Today, you can make a choice to give hope, healing and life – the greatest gift of all – by becoming an organ and tissue donor. More than 420 Delawareans– men, women and children of all ages – wait for the phone call that can mean the difference between life and death. We invite you to discuss this selfless decision with your religious leaders and family members. Choose to give the gift of life – place the donor designation on your driver’s license, learner's permit or state identification card. Sign Up Now!

Religious Leader Perspectives

“Many devout people believe that God is the creator of all life and has given us bodies which, in a sense, are on loan to enable us to do good. One of the greatest gifts we can give when our body is no longer animated is to pass on the gift of God to another child of God. Our gift helps them to continue giving.”

Bishop Anthony G. Bosco
Bishop Emeritus
Catholic Diocese of Greensburg


“In view of the wonderful advancements made in medical science concerning organ and tissue donation, God has shown favor in this area and I believe that He is pleased when we help to bring forth life and a better quality of life through donation.”

Bishop Ernest C. Morris, Sr. D.D.
Former President
Black Clergy of Philadelphia and Vicinity



“Anyone who saves one life . . . it is as if they have saved an entire world.”

Jewish Law Code
Mishnah,
Sanhedrin 4:5
Provided by Rabbi Robert Rubin
Congregation Beth T’fillah of Overbrook Park



"God calls on us to do unto others as we would have them do unto us. We can answer that call by deciding to be organ and tissue donor.”

Reverend Bonnie Camarda
President
Hispanic Clergy of Philadelphia and Vicinity

AME & ZION AME

Organ and tissue donation is viewed as an act of neighborly love and charity by these denominations. They encourage all members to support donation as a way of helping others.

AMISH

The Amish will consent to donation if they know that it is for the health and welfare of the transplant recipient. They would be reluctant to donate their organs if the transplant outcome was known to be questionable. John Hostetler, an authority on Amish religion, says in his book Amish Society, that “The Amish believe that since God created the human body, it is God who heals: however, nothing in the Amish understanding of the Bible forbids them from using modern medical services including surgery, anesthesia, hospitalization, dental work, blood transfusions and immunization.”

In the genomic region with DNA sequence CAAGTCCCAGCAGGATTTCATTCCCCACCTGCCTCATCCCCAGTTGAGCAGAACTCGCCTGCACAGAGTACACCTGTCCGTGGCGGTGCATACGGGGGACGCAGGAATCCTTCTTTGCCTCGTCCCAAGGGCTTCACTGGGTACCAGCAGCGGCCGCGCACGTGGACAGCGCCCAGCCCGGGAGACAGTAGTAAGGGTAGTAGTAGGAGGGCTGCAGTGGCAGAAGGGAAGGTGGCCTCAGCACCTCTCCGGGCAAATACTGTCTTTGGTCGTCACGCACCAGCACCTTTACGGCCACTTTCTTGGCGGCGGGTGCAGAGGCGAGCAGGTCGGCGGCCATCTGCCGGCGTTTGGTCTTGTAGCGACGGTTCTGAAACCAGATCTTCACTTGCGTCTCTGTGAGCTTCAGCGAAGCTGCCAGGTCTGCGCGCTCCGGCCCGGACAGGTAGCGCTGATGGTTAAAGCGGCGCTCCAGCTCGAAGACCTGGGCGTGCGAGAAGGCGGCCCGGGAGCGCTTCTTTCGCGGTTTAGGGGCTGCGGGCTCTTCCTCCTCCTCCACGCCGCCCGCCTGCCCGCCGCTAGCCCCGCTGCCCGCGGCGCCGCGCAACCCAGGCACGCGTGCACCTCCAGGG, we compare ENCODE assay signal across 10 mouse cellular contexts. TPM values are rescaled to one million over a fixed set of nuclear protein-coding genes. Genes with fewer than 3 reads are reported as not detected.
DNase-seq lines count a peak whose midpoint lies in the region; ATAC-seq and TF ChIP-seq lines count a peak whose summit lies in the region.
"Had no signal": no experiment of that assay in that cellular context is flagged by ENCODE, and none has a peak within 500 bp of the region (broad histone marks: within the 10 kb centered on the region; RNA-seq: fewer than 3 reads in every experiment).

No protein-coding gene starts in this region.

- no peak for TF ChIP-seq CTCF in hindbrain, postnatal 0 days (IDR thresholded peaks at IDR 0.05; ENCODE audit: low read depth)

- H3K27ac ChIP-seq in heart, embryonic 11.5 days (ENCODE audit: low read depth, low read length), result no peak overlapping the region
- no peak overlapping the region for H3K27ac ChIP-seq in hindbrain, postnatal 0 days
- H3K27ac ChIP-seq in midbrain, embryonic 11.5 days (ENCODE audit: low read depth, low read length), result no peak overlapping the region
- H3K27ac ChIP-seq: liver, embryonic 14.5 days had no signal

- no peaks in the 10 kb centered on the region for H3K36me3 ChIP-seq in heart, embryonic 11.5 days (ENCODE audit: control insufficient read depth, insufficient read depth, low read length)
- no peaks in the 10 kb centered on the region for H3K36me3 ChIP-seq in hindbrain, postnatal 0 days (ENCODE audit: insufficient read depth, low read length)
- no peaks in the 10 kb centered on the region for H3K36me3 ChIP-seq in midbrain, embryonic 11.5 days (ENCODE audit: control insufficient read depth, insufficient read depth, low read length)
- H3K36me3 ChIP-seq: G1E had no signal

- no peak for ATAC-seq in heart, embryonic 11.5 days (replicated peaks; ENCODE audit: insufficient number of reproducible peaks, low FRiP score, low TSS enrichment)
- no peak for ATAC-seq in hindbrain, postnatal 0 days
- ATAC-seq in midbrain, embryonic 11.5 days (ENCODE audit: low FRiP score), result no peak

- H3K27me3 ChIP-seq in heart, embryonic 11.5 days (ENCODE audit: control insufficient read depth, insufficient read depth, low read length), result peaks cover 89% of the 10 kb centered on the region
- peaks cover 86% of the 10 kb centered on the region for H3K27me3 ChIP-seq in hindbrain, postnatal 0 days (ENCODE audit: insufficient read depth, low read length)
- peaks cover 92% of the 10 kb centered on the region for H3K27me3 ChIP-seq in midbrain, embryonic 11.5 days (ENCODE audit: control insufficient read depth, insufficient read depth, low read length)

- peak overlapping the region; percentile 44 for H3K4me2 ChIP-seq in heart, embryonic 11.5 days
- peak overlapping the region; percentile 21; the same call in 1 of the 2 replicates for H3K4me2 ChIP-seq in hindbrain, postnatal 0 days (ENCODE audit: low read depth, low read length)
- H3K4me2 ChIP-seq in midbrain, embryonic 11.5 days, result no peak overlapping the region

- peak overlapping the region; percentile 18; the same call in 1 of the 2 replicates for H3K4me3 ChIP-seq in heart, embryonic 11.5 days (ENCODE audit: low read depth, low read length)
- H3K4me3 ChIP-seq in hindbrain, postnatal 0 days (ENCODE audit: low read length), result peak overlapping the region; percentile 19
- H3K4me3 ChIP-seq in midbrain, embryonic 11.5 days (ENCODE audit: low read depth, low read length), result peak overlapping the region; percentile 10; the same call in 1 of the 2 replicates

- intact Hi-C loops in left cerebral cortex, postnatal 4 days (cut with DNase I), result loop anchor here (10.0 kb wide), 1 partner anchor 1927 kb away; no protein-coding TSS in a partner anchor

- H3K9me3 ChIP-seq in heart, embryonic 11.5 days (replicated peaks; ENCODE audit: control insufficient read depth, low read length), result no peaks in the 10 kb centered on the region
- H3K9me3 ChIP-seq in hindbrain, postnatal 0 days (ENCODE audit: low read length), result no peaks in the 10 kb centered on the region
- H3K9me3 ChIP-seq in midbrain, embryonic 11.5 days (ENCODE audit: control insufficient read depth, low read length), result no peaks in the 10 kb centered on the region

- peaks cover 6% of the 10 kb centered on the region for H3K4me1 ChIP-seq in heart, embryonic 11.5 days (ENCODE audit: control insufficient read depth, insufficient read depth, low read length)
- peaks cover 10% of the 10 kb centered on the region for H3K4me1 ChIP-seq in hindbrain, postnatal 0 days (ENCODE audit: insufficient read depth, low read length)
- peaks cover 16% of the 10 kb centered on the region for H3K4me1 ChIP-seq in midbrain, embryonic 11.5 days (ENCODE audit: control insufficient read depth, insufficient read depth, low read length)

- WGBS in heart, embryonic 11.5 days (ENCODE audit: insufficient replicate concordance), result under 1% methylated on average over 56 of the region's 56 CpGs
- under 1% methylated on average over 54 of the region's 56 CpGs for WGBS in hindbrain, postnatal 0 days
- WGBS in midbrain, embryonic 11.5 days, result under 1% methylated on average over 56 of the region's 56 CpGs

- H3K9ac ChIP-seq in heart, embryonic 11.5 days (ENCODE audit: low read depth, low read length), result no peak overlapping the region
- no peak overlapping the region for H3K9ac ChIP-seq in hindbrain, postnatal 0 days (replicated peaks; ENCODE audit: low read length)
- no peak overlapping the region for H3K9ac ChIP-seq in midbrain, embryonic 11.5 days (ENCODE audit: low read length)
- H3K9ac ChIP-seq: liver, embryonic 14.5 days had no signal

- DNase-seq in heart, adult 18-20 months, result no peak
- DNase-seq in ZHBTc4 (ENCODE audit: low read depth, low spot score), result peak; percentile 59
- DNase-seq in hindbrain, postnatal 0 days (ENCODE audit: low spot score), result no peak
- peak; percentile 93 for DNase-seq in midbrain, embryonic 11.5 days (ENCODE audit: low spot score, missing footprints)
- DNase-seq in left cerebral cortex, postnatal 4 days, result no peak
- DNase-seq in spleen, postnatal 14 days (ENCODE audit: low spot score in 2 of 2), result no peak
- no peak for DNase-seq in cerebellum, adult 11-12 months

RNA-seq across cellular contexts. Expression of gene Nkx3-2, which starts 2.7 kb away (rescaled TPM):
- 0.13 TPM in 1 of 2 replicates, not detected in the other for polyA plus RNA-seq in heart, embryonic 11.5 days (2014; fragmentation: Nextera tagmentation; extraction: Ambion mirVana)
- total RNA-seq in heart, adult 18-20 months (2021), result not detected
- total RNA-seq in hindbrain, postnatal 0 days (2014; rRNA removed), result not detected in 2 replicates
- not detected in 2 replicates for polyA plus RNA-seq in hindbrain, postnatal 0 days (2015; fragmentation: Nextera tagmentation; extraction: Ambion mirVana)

ASSEMBLY OF GOD

The Church views the decision to donate as an individual choice. Organ and tissue donation is highly supported by the denomination but the decision to donate is up to the individual.

BAPTIST

The church leaves the decision up to the individual and donation is supported as an act of charity.

BUDDHISM

Buddhists believe that organ and tissue donation is a matter of individual conscience and places high value on acts of compassion. The importance of letting loved ones know your wishes is stressed.

CATHOLICSM

Catholics view organ and tissue donation as an act of charity, love and self-sacrifice. Organ and tissue donation is morally and ethically acceptable. Pope John Paul II stated, “The Catholic Church would promote the fact that there is a need for organ donors and that Christians should accept this as a ‘challenge to their generosity and fraternal love’ so long as ethical principles are followed.”

CHRISTIAN SCIENCE

Christian Scientists normally rely on spiritual means of healing instead of medical. They are free, however, to choose whatever form of medical treatment they desire, including transplants.

CHRISTIAN CHURCH/DISCIPLES OF CHRIST

There are no prohibitions against organ transplants.

CHURCH OF CHRIST/INDEPENDENT

Organ transplants should not be a religious problem.

EPISCOPAL

The Episcopal Church passed a resolution in 1982 that recognizes the life-giving benefits of organ, blood and tissue donation. All Christians are encouraged to become donors “as part of their ministry to others in the name of Christ, who gave his life in its fullness.”

GREEK ORTHODOX

The Church supports donation as a way to better human life in the form of transplantation that would lead to improvements in the treatment and prevention of disease.

HINDUIS

As stated by the Hindu Temple Society of North America, organ and tissue donation is an individual decision and Hindus are not prohibited by religious law from donating their organs or tissues. According to H.L. Trivedi in Transplanting Proceedings, “There is nothing in the Hindu religion indicating that parts of humans could not be used to alleviate the sufferings of other humans.”

INDEPENDENT CONSERVATIVE EVANGELICAL

Generally, Evangelicals have no opposition to organ and tissue donation. Each church is autonomous and leaves the decision to donate up to the individual.

ISLAM

The religion of Islam strongly believes in the principle of saving human lives. According to A. Sachedina in Transplanting Proceedings, “The majority of the Muslim scholars, belonging to various schools of Islamic law, have invoked the principle of priority of saving human life and have permitted the organ transplant as a necessity to procure that noble end.”

JEHOVAH'S WITNESSES